13. It should be mentioned that on the 5th January 1898, Butterworth made a second application for registration of the two sets of shares purchased by him, and this application was refused by the Directors Beer, Newcomen, and Johnson on the 28th January 1898.
14. In refusing to register the various transfers the Directors acted under Article 21 of the Articles of Association of the Company. That aricle is as follows: 'The Directors may decline to register any transfer of shares to any person of whom they may for any reason disapprove,' or of any share upon which the Company has been and in refusing to register the transfers, except in the case of Butterworth, they gave no reasons for their refusal except that they did so under Article 21 of the Articles of Association. In Butterworth's case certain correspondence took place on the subject. In that correspondence the reason first given was that the Directors acted under Article 21 of the Articles of Association. In a letter of the 27th May 1897, to Butterworth, it was alleged that the reason for the Directors' refusal to register was that they did not consider it would be in the interests of the Company to register Butterworth as a member; and in a letter of the 28th May 1897, to Dr. Condon, in reply to a letter from him, they stated that they were 'taking every precaution to avoid having any shareholders who are, in their opinion, likely to prove ill-disposed towards the management of the Company, or of a litigious or cantankerous disposition.'
15. In the applications under Section 58 of the Indian Companies Act, it was alleged, as the ground upon which such applications were based, that the Directors had acted arbitrarily and without sufficient cause, and in a wrongful exercise of their powers in refusing to register the different applications for registration. The Company in answer to the several applications filed written statements, in which it contended that it was not necessary for the Directors in refusing under Article 21 of the Articles of Association to register transfers of shares, to give any reasons, and alleged that the refusals to register had been made bond fide in the interest of the Company, after due consideration and for reasons which were legitimate and sufficient. Upon this the following issue was framed, viz.--Whether the Company had arbitrarily and without sufficient cause refused to register the transfers.
16. By consent all the applications were heard together.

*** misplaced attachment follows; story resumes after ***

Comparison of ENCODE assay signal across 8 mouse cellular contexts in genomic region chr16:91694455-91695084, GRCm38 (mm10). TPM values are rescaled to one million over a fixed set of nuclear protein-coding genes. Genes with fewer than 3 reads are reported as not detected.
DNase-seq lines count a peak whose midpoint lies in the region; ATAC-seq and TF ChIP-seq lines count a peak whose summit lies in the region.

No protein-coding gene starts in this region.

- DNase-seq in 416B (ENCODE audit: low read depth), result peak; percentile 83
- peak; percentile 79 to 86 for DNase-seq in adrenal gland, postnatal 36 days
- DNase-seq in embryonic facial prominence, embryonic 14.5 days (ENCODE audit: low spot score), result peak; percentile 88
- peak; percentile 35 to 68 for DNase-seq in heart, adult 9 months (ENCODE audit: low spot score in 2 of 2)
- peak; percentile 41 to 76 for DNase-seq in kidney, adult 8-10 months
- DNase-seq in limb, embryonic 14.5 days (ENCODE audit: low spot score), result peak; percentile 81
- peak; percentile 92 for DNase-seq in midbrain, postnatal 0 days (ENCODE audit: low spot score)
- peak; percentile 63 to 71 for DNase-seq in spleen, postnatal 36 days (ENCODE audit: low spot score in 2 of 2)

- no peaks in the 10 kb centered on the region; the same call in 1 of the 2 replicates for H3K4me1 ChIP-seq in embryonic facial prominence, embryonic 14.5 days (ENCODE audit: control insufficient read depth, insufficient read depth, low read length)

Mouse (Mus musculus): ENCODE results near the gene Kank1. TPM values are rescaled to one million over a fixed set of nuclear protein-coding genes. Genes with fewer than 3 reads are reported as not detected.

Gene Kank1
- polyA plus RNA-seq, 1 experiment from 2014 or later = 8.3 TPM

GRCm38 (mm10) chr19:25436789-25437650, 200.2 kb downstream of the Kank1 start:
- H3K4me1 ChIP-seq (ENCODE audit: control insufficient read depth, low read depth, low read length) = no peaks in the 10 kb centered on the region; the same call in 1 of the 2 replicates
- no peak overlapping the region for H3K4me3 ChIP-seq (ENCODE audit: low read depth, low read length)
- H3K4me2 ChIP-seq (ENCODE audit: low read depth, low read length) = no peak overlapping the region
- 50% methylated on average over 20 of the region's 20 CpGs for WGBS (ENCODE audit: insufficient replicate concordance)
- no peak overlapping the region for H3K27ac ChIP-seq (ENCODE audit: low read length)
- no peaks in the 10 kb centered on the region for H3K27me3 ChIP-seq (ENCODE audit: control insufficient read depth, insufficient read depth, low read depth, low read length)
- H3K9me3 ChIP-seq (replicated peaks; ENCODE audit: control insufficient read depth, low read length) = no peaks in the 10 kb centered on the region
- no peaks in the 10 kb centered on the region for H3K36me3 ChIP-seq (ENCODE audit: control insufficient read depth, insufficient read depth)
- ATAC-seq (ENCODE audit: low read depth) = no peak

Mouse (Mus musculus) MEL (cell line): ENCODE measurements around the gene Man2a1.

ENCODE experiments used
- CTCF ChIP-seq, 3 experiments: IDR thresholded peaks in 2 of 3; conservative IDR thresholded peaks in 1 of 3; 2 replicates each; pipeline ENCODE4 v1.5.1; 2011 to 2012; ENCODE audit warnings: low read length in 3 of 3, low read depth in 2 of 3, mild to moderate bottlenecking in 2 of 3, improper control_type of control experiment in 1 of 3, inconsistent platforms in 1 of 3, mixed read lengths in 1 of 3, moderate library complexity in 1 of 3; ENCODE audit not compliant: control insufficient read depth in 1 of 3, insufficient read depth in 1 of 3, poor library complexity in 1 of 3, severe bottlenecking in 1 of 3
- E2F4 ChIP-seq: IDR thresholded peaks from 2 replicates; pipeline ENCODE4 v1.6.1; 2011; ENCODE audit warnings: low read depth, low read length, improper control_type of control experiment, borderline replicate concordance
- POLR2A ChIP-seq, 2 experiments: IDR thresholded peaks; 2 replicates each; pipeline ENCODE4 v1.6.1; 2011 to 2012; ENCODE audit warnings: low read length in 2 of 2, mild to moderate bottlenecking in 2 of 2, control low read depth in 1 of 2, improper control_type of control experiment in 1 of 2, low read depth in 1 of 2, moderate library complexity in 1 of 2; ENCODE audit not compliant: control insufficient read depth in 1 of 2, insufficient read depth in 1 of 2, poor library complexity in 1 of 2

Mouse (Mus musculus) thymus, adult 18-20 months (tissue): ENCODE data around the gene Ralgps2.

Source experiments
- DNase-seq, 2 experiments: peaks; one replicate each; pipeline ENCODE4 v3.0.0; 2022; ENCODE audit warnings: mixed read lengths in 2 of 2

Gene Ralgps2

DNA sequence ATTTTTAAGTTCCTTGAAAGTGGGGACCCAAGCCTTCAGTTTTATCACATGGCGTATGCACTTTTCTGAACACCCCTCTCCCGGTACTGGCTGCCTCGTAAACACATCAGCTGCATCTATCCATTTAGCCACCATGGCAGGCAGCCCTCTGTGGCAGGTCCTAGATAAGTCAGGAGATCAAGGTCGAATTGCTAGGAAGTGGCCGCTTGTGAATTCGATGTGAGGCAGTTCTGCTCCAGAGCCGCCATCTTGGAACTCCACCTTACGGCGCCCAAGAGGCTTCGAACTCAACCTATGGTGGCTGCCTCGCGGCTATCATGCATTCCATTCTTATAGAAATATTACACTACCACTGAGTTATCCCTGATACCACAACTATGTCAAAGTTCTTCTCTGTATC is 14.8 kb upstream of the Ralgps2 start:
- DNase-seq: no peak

17. Before proceeding to deal with the main contentions raised in these appeals it will be well to dispose of certain questions which were raised during the argument. The first question was as to the competency of the applicants who had not joined their vendors in their applications to apply under Section 58 of the Indian Companies Act. It was contended that they had no locus standi as they were not, and could not be, members of the Company until the transfers to them had been registered. Ex parte Penney (1872) L.R. 8 Ch. 446, was relied upon as showing that the transferor, should make the application, or at all events join in it. In that case the application was made by both transferor and intended transferee, but a reference to the Articles of Association of the Company concerned makes it clear that there could be no transfer without the approval of the Directors. The articles provided that 'no person not already a shareholder shall be entitled to become the transferee of any share unless approved of by the Board.' In the cases before us Article 21 deals merely with the right of the Directors to decline to register any transfer of shares already made, if they disapprove for any reason of the transferee. The transfers were otherwise complete as between the transferors and the transferees, the purchase money had been paid, and the transfer deeds in each case executed by both transferor and transferee. On a sale of shares the seller contracts to execute a valid transfer and to hand the same to the transferee. Skinner v. City of London Marine Insurance Co. (1885) 14 Q.B.D. 882. He does not contract that the Company will register the transfer. London Founders Association v. Clarke (1888) 20 Q.B.D. 576. It is the duty of the transferee to get himself registered. Paine v. Hutchinson (1868) L.R. 3 Ch. 388. Section 29 of the Indian Companies Act, which corresponds verbatim with Section 26 of the English Companies Act, 1867, assumes the right of the transferee to apply for registration and enables the transferor, where the transferee fails to do so, to apply to get the transfer registered. In ex parte Shaw (1877) 2 Q.B.D. 463, an application by the transferee alone under Section 35 of the English Companies Act, 1862, was allowed on the ground that the transfer was complete. The reasoning in that case was accepted by Farran, J., in ex parte Gilbert (1892) I.L.R. 16 Bom. 398. In my opinion ex parte Shaw is an authority for our holding that it is not necessary in the present cases for the transferors to join in the applications.